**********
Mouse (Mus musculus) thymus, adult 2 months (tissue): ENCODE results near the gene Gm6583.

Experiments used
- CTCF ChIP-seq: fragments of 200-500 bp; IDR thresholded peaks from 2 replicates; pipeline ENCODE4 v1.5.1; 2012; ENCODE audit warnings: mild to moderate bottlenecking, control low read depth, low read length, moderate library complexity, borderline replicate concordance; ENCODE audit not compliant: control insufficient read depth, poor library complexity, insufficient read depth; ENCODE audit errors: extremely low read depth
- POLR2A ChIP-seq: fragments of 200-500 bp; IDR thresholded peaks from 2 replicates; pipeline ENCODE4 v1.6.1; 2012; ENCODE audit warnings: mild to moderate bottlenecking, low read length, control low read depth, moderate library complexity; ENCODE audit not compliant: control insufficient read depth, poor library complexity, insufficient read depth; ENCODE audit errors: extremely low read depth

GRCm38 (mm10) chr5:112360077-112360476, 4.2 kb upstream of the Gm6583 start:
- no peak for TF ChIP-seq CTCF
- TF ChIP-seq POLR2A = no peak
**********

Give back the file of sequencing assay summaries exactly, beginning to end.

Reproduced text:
Mouse (Mus musculus) thymus, adult 2 months (tissue): ENCODE results near the gene Gm6583.

Experiments used
- CTCF ChIP-seq: fragments of 200-500 bp; IDR thresholded peaks from 2 replicates; pipeline ENCODE4 v1.5.1; 2012; ENCODE audit warnings: mild to moderate bottlenecking, control low read depth, low read length, moderate library complexity, borderline replicate concordance; ENCODE audit not compliant: control insufficient read depth, poor library complexity, insufficient read depth; ENCODE audit errors: extremely low read depth
- POLR2A ChIP-seq: fragments of 200-500 bp; IDR thresholded peaks from 2 replicates; pipeline ENCODE4 v1.6.1; 2012; ENCODE audit warnings: mild to moderate bottlenecking, low read length, control low read depth, moderate library complexity; ENCODE audit not compliant: control insufficient read depth, poor library complexity, insufficient read depth; ENCODE audit errors: extremely low read depth

GRCm38 (mm10) chr5:112360077-112360476, 4.2 kb upstream of the Gm6583 start:
- no peak for TF ChIP-seq CTCF
- TF ChIP-seq POLR2A = no peak